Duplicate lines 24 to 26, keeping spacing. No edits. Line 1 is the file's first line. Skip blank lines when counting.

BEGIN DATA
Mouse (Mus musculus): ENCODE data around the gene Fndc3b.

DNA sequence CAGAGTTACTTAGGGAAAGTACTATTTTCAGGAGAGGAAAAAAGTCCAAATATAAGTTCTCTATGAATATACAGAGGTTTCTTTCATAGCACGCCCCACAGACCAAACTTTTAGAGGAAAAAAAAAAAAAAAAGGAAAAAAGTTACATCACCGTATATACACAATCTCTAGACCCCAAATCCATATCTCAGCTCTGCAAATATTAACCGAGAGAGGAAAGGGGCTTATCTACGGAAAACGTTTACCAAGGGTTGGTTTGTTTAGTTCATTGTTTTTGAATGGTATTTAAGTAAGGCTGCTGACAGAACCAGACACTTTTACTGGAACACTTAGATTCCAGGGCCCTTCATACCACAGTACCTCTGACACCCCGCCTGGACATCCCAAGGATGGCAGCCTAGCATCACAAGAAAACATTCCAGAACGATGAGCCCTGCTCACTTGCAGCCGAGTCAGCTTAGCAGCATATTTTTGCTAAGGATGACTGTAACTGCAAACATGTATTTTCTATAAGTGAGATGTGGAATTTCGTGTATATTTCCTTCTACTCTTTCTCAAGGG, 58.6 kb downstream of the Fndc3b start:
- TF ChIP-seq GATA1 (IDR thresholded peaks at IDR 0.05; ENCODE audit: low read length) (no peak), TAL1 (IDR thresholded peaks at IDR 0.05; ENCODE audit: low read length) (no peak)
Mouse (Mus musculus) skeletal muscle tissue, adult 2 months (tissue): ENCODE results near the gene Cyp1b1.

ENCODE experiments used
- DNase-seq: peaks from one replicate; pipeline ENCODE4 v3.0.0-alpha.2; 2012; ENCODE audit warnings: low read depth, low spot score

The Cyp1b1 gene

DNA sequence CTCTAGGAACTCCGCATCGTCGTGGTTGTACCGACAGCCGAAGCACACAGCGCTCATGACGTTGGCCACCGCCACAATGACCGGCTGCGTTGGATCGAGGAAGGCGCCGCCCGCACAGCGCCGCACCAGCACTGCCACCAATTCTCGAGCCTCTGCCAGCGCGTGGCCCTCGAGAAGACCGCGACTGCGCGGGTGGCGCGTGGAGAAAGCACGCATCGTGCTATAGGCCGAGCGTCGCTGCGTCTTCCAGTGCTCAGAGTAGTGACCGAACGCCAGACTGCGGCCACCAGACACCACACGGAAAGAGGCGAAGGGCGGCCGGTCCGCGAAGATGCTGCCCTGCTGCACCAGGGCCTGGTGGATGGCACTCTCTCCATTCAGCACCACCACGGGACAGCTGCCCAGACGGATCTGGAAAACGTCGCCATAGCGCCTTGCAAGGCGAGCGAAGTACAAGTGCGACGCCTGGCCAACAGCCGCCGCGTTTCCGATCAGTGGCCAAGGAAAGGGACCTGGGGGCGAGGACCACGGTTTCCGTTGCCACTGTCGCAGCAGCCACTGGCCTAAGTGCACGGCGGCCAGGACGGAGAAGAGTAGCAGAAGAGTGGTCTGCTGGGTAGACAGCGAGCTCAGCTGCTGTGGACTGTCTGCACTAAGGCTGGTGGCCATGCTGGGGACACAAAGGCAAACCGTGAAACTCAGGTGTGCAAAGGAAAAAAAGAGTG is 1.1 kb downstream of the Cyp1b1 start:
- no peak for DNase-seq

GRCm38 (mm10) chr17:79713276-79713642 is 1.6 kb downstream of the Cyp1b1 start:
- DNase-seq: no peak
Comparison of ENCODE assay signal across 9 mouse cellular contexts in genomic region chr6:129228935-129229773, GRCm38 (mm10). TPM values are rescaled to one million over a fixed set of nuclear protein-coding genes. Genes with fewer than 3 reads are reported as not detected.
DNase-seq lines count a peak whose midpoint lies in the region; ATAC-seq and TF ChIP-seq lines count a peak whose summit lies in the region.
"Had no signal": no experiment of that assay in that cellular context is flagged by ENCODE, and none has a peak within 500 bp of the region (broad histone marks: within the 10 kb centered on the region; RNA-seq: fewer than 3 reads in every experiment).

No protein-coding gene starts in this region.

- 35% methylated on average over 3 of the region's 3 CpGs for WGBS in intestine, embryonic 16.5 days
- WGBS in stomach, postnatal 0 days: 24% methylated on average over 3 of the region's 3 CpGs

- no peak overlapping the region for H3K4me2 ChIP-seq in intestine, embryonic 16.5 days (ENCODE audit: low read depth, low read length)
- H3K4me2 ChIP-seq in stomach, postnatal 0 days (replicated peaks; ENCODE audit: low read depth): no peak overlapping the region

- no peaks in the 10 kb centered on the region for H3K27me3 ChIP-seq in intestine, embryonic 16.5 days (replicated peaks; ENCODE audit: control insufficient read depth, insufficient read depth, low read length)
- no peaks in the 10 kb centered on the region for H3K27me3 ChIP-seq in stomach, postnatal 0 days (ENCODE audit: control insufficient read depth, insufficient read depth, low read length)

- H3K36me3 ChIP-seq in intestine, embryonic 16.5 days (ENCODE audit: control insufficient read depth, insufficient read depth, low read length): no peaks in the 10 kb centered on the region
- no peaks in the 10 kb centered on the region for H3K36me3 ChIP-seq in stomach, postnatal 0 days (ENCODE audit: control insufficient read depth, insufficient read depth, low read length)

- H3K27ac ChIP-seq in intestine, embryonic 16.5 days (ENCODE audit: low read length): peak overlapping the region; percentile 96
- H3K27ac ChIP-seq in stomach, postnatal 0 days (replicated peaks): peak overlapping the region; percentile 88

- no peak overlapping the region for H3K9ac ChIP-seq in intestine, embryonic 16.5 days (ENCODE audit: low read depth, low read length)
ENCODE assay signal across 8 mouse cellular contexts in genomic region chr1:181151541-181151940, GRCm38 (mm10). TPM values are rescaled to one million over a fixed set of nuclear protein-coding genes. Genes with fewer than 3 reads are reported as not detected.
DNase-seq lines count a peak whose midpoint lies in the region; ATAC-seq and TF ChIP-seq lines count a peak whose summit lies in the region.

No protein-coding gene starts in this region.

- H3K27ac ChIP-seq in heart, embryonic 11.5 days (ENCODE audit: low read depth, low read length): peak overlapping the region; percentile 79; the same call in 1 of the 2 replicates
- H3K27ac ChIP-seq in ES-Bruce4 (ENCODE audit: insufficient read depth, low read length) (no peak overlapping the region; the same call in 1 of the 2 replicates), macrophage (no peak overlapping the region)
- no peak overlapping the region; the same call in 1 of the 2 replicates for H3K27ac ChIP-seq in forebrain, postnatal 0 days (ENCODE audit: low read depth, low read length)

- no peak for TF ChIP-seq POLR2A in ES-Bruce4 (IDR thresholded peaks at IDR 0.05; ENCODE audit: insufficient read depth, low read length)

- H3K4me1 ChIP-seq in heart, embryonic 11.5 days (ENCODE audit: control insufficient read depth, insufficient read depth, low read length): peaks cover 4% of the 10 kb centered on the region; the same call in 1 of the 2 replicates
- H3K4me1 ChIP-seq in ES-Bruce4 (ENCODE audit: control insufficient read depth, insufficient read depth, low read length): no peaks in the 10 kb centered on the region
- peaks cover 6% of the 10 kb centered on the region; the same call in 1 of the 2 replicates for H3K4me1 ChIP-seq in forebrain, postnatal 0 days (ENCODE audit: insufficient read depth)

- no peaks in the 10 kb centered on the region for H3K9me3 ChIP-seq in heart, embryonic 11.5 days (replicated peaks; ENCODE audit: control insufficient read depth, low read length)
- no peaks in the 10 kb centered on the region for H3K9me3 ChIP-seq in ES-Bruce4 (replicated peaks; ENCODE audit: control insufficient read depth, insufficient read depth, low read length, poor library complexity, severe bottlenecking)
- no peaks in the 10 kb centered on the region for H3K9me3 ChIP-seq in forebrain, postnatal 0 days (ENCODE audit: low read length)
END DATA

- H3K27ac ChIP-seq in intestine, embryonic 16.5 days (ENCODE audit: low read length): peak overlapping the region; percentile 96
- H3K27ac ChIP-seq in stomach, postnatal 0 days (replicated peaks): peak overlapping the region; percentile 88

- no peak overlapping the region for H3K9ac ChIP-seq in intestine, embryonic 16.5 days (ENCODE audit: low read depth, low read length)